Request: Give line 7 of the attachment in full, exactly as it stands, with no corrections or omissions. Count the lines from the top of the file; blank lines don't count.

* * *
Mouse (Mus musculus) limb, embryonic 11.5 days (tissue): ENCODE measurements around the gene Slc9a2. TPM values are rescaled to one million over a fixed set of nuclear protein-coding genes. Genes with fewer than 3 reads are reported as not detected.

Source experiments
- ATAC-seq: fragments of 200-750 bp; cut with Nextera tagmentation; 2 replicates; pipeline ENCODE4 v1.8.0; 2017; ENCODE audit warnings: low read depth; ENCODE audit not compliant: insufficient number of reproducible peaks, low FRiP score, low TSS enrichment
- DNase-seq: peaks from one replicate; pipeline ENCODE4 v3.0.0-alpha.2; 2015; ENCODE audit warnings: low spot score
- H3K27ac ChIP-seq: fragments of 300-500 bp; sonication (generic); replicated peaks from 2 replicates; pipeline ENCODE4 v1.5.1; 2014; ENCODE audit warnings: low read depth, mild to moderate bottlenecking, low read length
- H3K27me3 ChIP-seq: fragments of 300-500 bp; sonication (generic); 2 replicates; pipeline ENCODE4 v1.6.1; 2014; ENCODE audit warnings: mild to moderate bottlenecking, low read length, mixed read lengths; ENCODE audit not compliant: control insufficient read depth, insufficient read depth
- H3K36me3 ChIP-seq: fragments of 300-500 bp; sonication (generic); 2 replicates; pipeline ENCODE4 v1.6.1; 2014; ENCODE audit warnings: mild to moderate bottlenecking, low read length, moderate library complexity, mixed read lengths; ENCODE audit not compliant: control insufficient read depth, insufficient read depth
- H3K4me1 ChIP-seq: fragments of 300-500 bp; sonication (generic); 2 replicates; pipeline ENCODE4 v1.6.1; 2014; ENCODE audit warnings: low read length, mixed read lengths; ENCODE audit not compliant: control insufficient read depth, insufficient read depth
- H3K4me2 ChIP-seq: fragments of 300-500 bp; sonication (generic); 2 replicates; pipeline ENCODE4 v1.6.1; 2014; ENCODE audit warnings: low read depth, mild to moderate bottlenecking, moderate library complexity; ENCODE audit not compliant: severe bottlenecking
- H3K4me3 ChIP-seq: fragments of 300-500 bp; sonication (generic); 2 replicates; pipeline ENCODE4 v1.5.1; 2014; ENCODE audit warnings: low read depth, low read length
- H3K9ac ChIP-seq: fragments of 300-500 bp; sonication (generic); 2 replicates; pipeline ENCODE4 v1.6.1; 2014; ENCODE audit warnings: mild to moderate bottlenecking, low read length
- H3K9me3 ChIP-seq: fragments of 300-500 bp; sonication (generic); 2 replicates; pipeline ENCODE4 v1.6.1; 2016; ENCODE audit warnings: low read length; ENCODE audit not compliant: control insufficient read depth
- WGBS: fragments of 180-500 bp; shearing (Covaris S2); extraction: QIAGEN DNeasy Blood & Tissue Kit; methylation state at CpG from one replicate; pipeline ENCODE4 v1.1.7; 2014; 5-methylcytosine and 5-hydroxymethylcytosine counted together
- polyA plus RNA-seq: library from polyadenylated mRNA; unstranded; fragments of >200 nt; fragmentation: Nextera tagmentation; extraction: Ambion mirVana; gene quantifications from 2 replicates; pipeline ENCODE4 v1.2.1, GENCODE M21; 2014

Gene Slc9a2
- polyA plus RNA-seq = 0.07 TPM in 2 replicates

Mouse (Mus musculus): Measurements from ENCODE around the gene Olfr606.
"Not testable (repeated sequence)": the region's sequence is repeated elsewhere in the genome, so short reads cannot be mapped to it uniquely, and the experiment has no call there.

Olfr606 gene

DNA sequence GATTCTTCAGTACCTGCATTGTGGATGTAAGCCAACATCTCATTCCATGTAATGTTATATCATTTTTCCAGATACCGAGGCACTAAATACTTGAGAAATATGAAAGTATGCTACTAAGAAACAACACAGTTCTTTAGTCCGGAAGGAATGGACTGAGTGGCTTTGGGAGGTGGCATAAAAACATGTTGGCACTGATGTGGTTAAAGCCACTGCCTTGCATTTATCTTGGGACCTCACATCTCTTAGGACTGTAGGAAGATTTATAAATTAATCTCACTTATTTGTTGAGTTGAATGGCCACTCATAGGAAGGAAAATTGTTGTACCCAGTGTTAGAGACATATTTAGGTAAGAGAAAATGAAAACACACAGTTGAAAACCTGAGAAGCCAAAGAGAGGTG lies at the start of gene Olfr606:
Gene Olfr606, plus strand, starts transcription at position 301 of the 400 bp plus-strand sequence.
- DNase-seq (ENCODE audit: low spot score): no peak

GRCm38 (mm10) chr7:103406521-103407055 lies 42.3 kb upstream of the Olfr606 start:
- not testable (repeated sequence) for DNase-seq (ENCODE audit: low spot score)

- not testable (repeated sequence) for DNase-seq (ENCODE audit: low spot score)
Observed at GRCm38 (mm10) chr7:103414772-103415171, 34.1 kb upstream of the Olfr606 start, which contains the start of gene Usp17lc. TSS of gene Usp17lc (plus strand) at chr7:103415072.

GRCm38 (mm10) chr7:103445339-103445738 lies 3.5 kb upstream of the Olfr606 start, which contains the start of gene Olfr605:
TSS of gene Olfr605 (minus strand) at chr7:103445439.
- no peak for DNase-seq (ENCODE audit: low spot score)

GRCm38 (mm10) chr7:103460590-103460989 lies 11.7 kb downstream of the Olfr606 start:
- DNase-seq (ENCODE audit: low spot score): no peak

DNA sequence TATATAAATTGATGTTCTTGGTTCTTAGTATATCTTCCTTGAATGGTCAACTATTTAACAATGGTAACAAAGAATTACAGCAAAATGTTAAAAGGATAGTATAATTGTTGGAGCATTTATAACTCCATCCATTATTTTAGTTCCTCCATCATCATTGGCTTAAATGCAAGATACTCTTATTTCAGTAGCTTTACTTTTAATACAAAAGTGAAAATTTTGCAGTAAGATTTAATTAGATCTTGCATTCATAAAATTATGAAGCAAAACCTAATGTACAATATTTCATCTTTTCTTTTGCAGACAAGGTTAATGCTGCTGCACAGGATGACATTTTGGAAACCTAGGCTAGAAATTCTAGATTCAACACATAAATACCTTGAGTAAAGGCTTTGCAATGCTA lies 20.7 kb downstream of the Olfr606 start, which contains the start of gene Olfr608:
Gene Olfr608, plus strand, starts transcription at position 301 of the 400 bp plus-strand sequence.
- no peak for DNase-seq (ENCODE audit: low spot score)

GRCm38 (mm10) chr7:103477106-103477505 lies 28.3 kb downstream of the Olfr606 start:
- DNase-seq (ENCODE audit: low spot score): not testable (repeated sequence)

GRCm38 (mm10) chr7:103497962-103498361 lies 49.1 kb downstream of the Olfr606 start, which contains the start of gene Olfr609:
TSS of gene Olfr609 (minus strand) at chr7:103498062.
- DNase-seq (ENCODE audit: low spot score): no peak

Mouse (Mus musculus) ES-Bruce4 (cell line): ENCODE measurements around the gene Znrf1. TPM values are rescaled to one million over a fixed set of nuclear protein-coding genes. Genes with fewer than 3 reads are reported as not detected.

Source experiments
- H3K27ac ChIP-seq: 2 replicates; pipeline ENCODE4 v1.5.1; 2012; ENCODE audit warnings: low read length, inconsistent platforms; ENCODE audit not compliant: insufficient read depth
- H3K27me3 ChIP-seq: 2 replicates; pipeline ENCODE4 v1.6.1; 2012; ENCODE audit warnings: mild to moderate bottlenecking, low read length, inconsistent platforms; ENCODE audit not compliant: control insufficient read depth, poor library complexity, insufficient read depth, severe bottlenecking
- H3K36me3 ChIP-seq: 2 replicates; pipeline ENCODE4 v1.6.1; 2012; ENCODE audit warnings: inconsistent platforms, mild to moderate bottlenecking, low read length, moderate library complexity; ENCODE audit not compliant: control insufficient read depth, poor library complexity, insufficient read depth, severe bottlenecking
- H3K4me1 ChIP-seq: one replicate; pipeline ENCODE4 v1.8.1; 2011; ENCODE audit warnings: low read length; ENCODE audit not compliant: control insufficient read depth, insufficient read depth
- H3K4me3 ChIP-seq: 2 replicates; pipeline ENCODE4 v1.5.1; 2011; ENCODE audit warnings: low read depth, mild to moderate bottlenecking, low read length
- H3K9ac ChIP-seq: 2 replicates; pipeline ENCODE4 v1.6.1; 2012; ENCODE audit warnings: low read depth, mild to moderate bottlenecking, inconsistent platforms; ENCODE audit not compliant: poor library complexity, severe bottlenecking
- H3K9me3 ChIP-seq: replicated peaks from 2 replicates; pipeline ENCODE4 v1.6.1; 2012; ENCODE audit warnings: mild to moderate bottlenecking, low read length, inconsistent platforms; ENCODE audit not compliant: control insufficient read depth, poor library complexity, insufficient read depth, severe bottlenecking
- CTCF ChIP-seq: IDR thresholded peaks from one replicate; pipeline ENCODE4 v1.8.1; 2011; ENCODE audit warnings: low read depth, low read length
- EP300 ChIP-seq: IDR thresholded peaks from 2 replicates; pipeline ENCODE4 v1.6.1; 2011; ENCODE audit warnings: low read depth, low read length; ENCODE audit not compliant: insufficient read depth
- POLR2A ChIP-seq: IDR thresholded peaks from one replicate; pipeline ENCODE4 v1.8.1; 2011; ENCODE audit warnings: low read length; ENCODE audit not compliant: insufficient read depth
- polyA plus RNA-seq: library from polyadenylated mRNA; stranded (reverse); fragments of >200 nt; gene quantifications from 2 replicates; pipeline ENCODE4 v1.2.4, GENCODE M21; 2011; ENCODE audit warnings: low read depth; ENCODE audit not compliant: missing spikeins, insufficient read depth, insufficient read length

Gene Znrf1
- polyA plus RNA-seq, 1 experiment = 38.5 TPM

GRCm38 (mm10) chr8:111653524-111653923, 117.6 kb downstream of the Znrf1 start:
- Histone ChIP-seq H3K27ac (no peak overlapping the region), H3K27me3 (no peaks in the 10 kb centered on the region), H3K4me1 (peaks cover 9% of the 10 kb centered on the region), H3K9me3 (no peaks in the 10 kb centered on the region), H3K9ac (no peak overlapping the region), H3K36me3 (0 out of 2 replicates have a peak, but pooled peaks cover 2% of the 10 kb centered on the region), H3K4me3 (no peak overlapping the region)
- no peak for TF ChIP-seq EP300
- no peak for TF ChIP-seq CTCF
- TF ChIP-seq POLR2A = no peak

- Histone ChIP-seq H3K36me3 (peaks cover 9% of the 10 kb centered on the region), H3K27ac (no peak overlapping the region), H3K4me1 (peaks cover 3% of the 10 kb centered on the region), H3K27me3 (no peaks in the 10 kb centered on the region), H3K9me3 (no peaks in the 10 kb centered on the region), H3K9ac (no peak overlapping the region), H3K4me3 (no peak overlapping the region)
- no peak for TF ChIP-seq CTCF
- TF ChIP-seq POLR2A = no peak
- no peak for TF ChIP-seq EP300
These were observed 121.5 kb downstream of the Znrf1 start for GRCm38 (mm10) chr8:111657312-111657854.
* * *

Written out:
- H3K36me3 ChIP-seq: fragments of 300-500 bp; sonication (generic); 2 replicates; pipeline ENCODE4 v1.6.1; 2014; ENCODE audit warnings: mild to moderate bottlenecking, low read length, moderate library complexity, mixed read lengths; ENCODE audit not compliant: control insufficient read depth, insufficient read depth